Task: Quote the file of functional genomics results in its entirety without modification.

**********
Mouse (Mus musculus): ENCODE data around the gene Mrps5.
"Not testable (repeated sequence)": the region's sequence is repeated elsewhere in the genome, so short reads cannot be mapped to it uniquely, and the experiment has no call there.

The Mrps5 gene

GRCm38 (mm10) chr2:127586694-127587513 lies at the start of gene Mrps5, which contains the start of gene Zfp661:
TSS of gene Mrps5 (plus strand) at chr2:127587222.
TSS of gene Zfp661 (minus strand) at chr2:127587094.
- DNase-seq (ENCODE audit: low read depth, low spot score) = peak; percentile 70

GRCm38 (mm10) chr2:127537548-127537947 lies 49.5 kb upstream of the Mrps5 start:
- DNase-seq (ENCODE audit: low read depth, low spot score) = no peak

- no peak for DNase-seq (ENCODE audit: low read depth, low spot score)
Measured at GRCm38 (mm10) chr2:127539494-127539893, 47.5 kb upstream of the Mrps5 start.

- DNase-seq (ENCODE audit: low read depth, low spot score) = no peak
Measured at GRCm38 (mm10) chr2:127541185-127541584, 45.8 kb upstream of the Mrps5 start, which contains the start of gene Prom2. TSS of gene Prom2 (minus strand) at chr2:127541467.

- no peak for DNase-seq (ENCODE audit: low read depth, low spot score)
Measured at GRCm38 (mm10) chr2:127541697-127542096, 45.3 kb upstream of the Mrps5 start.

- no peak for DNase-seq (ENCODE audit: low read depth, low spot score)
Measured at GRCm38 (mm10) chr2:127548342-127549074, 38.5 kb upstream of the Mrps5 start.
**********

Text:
Mouse (Mus musculus): ENCODE data around the gene Mrps5.
"Not testable (repeated sequence)": the region's sequence is repeated elsewhere in the genome, so short reads cannot be mapped to it uniquely, and the experiment has no call there.

The Mrps5 gene

GRCm38 (mm10) chr2:127586694-127587513 lies at the start of gene Mrps5, which contains the start of gene Zfp661:
TSS of gene Mrps5 (plus strand) at chr2:127587222.
TSS of gene Zfp661 (minus strand) at chr2:127587094.
- DNase-seq (ENCODE audit: low read depth, low spot score) = peak; percentile 70

GRCm38 (mm10) chr2:127537548-127537947 lies 49.5 kb upstream of the Mrps5 start:
- DNase-seq (ENCODE audit: low read depth, low spot score) = no peak

- no peak for DNase-seq (ENCODE audit: low read depth, low spot score)
Measured at GRCm38 (mm10) chr2:127539494-127539893, 47.5 kb upstream of the Mrps5 start.

- DNase-seq (ENCODE audit: low read depth, low spot score) = no peak
Measured at GRCm38 (mm10) chr2:127541185-127541584, 45.8 kb upstream of the Mrps5 start, which contains the start of gene Prom2. TSS of gene Prom2 (minus strand) at chr2:127541467.

- no peak for DNase-seq (ENCODE audit: low read depth, low spot score)
Measured at GRCm38 (mm10) chr2:127541697-127542096, 45.3 kb upstream of the Mrps5 start.

- no peak for DNase-seq (ENCODE audit: low read depth, low spot score)
Measured at GRCm38 (mm10) chr2:127548342-127549074, 38.5 kb upstream of the Mrps5 start.